The NHS must change in order to survive, writes Anne Connolly

pharmafield logo - pharma news

 

 

Happy ending? Our beloved NHS is old and in intensive care – we must look after it.

The NHS is the envy of the world, but is creaking under severe and mounting pressures. It must make changes in order to survive.

While spending by local authorities has been slashed, an increasingly complex aging population – with multiple co-morbidities – requires expensive medications and procedures. Furthermore, the rising demand for access to healthcare professionals makes the existing provision of healthcare unsustainable.

The pressure is on all sectors of the system. GPs are struggling to provide sufficient access, resulting in an unbearable strain on out-of-hours providers and emergency departments. Meanwhile, reduced in-patient bed capacity and delayed discharges means the system is hopelessly grid-locked.

The government is also demanding seven-day services, with minimal evidence that providing extra cover would improve quality or efficiency.

These concerns – alongside ‘Brexit uncertainty’ – have been the catalyst for our young workforce disappearing to ‘greener pastures’, and a dramatic reduction in clinicians who want work in the NHS.

There are opportunities, however, to make the unwieldy system more effective, but this requires a clear plan, without the threat of competition. Integrating service delivery across the system and delivering health and social care, in the right place, at the right time, by the right person, can make efficiencies.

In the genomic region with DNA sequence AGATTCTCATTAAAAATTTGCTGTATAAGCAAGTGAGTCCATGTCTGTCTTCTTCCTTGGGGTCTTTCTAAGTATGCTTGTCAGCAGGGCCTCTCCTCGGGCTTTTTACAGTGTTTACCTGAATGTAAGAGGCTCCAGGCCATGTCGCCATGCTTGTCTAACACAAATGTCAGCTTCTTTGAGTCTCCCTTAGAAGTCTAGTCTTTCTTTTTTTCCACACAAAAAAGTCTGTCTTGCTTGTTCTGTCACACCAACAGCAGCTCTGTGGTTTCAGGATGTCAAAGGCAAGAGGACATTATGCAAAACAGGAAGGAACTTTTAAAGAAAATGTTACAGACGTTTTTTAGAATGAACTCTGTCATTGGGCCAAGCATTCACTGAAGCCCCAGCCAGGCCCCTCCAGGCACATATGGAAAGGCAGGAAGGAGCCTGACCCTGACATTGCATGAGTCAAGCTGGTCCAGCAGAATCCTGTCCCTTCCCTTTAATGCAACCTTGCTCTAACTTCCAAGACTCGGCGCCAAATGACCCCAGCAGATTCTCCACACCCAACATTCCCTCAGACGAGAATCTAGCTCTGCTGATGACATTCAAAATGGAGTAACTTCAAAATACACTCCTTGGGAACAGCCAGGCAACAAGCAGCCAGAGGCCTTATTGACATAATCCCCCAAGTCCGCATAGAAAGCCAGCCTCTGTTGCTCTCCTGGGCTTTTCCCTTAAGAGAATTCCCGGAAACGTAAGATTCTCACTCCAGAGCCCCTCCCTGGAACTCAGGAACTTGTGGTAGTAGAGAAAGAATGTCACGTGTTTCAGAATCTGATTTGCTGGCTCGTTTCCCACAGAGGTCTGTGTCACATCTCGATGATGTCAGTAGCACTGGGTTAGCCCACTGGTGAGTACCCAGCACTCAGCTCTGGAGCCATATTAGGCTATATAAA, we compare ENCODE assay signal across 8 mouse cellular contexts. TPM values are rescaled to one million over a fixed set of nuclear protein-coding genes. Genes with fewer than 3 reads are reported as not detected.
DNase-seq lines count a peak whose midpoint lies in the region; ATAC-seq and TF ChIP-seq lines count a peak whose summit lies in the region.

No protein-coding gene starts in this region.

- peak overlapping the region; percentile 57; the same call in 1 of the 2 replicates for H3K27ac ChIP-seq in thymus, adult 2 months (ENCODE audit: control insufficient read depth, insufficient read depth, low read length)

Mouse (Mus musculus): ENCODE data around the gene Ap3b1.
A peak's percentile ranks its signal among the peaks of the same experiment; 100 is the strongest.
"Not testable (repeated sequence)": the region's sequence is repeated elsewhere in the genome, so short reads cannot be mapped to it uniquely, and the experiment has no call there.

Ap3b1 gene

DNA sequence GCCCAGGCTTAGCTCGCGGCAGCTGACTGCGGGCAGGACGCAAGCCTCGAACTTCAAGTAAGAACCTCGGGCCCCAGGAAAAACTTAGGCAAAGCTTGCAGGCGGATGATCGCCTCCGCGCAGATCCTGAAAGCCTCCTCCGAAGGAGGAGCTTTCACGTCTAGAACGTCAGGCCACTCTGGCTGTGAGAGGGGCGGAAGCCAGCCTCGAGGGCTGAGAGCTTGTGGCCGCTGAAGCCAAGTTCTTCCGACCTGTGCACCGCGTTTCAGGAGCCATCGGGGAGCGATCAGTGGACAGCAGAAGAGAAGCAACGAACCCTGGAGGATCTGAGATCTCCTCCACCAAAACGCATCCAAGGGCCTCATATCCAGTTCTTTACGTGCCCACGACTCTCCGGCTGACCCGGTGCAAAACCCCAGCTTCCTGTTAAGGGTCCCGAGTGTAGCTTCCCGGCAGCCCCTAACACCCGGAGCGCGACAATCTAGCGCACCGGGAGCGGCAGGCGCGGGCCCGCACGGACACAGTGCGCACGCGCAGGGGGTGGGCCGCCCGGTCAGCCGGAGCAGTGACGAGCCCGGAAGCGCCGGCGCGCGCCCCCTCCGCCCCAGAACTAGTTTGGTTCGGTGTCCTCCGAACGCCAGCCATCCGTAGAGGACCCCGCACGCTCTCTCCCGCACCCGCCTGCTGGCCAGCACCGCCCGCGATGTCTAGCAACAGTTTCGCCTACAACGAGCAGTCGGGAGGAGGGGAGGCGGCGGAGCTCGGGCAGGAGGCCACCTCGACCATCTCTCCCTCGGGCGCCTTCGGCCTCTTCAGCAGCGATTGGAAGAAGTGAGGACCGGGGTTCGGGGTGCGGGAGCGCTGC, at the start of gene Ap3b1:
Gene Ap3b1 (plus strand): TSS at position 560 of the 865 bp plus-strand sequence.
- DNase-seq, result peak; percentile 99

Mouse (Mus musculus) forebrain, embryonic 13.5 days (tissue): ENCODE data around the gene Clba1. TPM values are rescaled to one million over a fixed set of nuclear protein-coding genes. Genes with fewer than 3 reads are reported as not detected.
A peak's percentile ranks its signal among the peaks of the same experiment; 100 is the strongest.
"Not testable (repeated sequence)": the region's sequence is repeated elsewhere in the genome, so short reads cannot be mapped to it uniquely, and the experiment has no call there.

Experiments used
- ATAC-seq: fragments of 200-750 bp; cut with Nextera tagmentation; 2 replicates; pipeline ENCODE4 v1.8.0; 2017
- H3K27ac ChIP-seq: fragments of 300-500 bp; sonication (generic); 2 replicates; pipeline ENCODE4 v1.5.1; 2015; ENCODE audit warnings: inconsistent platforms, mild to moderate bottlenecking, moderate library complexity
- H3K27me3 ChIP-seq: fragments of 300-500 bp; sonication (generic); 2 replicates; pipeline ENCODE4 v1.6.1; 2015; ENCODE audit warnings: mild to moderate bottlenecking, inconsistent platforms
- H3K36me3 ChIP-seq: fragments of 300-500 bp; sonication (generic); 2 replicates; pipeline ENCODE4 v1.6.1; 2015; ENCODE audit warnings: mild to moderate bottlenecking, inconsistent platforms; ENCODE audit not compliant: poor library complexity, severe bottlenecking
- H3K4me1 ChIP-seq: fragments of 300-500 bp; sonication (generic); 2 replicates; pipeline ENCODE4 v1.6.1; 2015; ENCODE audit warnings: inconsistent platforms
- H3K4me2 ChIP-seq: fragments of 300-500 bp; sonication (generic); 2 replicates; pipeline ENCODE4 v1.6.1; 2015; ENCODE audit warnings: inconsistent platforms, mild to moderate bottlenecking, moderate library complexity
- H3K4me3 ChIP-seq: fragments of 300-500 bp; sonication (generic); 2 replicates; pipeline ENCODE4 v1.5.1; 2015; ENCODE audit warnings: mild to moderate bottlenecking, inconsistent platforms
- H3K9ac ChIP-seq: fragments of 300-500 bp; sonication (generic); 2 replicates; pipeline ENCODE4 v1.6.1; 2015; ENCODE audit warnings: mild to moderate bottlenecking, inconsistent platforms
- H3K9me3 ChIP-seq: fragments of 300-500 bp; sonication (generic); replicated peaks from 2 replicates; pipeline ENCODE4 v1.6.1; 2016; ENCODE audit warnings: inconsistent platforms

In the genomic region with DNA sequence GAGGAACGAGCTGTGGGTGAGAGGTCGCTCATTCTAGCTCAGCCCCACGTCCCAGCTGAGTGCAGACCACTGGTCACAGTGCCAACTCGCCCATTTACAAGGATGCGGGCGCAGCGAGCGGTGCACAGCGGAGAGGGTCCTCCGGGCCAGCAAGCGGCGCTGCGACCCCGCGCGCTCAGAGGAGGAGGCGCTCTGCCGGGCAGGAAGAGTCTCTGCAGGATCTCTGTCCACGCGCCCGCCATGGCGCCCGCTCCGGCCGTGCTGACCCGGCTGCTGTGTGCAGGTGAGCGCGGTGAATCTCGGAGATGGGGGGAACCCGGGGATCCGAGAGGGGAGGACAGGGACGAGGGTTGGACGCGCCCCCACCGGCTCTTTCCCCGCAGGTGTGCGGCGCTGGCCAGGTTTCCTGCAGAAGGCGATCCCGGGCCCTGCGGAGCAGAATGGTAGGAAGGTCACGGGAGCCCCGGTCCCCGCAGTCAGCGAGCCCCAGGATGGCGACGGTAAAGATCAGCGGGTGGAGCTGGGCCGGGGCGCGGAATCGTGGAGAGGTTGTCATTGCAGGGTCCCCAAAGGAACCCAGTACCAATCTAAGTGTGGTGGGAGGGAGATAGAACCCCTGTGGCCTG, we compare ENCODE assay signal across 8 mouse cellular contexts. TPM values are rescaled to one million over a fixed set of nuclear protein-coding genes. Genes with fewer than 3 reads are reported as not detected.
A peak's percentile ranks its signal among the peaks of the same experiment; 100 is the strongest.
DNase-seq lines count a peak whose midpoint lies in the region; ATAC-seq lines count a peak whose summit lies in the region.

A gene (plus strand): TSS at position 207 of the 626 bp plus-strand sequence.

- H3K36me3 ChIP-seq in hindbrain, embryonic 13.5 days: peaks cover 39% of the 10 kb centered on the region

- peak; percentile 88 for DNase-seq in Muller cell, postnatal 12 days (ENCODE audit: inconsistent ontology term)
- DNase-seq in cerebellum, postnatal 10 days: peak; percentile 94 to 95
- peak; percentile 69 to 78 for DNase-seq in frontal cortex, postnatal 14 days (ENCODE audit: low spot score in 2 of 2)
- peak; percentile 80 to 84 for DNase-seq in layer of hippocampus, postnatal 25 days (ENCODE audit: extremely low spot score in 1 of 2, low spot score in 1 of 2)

No amount of restructuring will deliver the savings without a change in public expectation. The UK population is becoming more physically unhealthy, with high rates of smoking, alcohol use and obesity, while more are becoming psychologically unwell due to financial concerns, unemployment and social isolation.

Ultimately, responsibility for health does lie with the individual, but empowerment and support is required to make positive change. Self-help schemes require the development of online resources, use of social media and improved access to social prescribing. Understanding the risks of poor diet, lack of exercise and other life choices is an essential piece of that jigsaw.

The NHS must survive – it is our national treasure and many of us are proud to work for it – but it cannot continue in its current state.  

 

Step change: How the NHS can save itself

  • Implementation of jointly commissioned care pathways, between local authorities and CCGs, to reduce duplication from fragmented commissioning responsibilities. 
  • The establishment of Accountable Care Organisations to deliver new care models that integrate services previously provided separately. This would allow the sharing of expertise in multi-disciplinary team working, delivering a holistic, life-course approach to care with appropriate payment mechanisms. 
  • A federation of GP practices to reduce management costs and allow the development of primary care enhanced services, with contracts tendered for services such as dermatology and musculo-skeletal medicine.
  • CCG Quality, Innovation, Productivity and Prevention plans (QIPP) for tough decisions about medicine optimisation, stopping procedures of limited clinical value and restricting procedures because of risk factors, including high BMI or smoking.

 

Dr Anne Connolly is a GP in Bradford and Chair of the Primary Care Women’s Health Forum.